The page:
Our campaign focused on positioning ourselves as a necessary feminist and anti-racist political force in an increasingly and unsustainably racist, sexist and capitalist society through positive political messages including, “of course we can” and “secure democracy”. However, it was difficult for our messages to gain traction in the debates that dominated the election campaign. Now we are doing a post-election analysis to learn and will start planning our strategy for the upcoming European elections in May 2019.
JB: Sweden’s Minister for Foreign Affairs, Margot Wallstrom, has spoken of the way feminist foreign policy can be used as a tool for peace and gender equality. She later endorsed a United Nations ban on nuclear weapons. Can you speak about the relationship between feminist foreign policy and denuclearisation?
SP: The F! calls itself Sweden’s only “peace party”, meaning that we focus on human security and the replacement of the military territorial defence to a more effective preparedness for all types of crises and societal threats. We believe that the biggest security threats today are not national - they are global, for example climate change, violence and attacks on human rights. We do not need to put more resources into protecting our borders and investing in weapons and military security.
There are links between private, national and international security and how it relates to masculinity standards. Nuclear weapons are the ultimate example of allowing a few countries to exercise power and dominance through more or less direct threats. Nuclear weapons do not create security.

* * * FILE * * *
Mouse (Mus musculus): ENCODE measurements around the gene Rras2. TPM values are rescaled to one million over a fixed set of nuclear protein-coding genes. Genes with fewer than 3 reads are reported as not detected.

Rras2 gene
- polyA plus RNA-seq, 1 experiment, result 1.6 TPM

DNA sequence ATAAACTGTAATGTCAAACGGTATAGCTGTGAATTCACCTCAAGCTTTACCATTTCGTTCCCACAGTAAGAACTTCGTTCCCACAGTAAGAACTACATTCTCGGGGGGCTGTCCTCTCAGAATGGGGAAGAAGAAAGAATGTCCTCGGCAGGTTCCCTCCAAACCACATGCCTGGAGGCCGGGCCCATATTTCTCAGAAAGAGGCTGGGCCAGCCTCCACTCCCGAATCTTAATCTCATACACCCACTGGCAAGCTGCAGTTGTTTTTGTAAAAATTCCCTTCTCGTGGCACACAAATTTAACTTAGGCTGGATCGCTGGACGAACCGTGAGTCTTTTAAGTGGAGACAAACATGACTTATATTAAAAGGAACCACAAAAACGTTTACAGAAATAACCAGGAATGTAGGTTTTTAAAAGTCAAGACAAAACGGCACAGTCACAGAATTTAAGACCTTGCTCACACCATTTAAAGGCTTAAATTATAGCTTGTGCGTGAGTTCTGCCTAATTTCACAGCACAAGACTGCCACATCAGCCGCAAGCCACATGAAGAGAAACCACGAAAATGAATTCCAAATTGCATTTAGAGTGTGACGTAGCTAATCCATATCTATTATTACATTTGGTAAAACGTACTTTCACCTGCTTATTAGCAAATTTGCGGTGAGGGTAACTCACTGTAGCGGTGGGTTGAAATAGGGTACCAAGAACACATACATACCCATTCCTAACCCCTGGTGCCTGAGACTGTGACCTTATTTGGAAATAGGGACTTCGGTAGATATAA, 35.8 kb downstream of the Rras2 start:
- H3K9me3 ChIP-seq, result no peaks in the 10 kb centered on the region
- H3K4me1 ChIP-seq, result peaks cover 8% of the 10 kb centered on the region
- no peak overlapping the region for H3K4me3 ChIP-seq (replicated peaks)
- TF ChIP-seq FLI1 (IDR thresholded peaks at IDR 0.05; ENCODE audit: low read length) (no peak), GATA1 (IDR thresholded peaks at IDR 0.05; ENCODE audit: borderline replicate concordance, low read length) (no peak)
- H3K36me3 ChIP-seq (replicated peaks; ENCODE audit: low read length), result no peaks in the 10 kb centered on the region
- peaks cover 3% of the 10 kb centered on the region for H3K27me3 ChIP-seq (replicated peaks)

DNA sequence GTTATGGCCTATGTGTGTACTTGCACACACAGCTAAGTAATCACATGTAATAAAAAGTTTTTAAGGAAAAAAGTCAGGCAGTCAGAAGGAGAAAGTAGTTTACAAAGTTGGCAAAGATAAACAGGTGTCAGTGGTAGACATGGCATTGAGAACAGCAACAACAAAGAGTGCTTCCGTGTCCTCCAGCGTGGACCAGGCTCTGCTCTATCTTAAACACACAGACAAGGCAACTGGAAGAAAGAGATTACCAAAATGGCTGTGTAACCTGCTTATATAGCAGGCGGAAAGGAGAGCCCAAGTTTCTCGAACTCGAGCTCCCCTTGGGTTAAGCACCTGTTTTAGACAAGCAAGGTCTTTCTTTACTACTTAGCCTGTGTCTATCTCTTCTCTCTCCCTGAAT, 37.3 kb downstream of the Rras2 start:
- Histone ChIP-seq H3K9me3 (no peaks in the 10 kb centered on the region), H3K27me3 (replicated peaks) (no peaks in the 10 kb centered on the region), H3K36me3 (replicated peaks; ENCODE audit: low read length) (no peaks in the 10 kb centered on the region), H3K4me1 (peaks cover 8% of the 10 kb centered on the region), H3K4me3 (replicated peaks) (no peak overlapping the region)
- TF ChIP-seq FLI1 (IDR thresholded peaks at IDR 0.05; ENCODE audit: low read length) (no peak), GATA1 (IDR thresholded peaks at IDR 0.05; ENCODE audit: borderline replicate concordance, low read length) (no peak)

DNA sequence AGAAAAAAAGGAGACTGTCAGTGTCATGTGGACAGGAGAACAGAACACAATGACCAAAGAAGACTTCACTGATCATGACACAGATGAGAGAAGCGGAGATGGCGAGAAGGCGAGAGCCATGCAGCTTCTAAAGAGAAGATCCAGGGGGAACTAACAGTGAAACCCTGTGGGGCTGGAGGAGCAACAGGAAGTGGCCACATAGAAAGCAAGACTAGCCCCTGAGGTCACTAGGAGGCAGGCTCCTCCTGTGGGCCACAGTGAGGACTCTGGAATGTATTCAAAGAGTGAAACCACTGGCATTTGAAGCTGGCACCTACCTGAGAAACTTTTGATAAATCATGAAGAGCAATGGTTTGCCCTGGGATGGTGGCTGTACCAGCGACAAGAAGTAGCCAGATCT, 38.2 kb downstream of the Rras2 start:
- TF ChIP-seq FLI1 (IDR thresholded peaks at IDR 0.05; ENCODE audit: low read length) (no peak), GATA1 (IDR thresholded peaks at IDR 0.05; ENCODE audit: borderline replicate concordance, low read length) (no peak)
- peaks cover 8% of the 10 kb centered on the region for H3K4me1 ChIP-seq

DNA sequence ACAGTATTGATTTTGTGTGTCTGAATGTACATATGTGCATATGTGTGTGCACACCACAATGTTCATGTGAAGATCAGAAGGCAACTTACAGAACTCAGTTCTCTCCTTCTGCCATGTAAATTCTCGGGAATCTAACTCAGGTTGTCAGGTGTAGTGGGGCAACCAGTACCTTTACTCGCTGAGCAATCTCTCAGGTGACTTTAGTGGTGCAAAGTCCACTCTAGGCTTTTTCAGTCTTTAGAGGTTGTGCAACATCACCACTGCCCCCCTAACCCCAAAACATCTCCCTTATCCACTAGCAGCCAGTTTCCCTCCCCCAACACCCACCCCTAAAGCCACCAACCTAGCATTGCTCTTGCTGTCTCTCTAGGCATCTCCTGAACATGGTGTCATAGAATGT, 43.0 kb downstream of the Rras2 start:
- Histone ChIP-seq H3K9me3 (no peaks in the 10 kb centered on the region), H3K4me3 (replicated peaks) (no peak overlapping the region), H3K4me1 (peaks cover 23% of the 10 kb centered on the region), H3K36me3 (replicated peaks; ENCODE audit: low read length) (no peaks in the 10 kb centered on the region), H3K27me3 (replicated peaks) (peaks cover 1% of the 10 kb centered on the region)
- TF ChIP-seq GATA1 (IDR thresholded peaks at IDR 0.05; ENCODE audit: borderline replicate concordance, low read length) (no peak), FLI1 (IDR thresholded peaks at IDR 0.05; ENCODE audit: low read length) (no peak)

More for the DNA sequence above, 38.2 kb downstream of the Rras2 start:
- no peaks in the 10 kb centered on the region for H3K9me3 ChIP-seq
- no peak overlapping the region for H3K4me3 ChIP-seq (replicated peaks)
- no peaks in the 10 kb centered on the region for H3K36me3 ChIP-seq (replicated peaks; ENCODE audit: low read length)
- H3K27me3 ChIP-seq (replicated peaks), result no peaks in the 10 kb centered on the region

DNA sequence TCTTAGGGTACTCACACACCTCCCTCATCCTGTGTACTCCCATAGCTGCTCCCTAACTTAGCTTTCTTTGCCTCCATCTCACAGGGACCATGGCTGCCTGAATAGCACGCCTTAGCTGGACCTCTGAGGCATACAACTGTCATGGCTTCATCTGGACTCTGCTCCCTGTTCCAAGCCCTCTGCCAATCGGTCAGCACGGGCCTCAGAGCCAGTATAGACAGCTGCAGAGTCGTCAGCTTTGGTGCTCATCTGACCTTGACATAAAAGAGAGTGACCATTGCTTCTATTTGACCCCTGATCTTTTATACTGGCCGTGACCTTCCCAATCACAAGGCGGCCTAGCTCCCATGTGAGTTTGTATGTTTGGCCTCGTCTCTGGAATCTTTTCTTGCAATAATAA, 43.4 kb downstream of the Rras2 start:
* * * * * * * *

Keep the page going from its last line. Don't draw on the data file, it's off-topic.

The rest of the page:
I totally agree with Ray Acheson from the International Campaign to Abolish Nuclear Weapons (ICAN) when she said: “Working to abolish nuclear weapons, for me, is also about challenging patriarchy, racism, and militarism all at once.”
JB: Tell me more about your current projects and what you are working towards
SP: I am working towards changing the EU security agenda. As I mentioned before, we need a new mindset, a new concept of what security is. The ultimate goal of all security policies is the protection of the personal integrity, safety and the freedom of every individual. The current military discourse is distracting us from the issues of personal safety and violence against women that has been a reality in our societies for centuries.
The traditional security agendas and the European Agenda on Security only focus on external threats that demand efforts around national borders and terrorism. I am working to change the priorities from protecting national borders, to protecting individuals. Women, children, persons with disabilities, LGBTI and all groups that are subject to interpersonal violence – this should be the first priority of the EU, to make every individual secure, and to put our resources there.
I am working on a new report on EU’s role in conflict resolution & mediation in the Committee on Foreign Affairs (AFET). I initiated this report about the role of the EU in building capacity on conflict resolution and mediation in the world. With the increasing militaristic rhetoric, we need to turn our eyes to the measures that are truly peacekeeping: the preventive and mediating. We need a feminist security policy that puts human safety first.
JB: Finally, what is your favorite book, fiction/non-fiction, by a woman author?
SP: My favourite female author is Katarina Taikon (1932-1995), a great Swedish Roma rights activist who grew up in a society characterized by centuries of suspicion, loathing and discrimination toward the Roma minority. It was in an era of racial politics and Sweden was known for founding the world’s first Institute for Race Biology in 1922 and where forced sterilizations were approved by law as a means of promoting so-called racial hygiene.
Her first book, Gypsy Woman, was published in 1963 and this was the start of her lifelong struggle for human rights for Roma people in Sweden, aiming to provide access to education and the closure of the tent and caravan camps where Swedish citizens of Roma background were forced to live.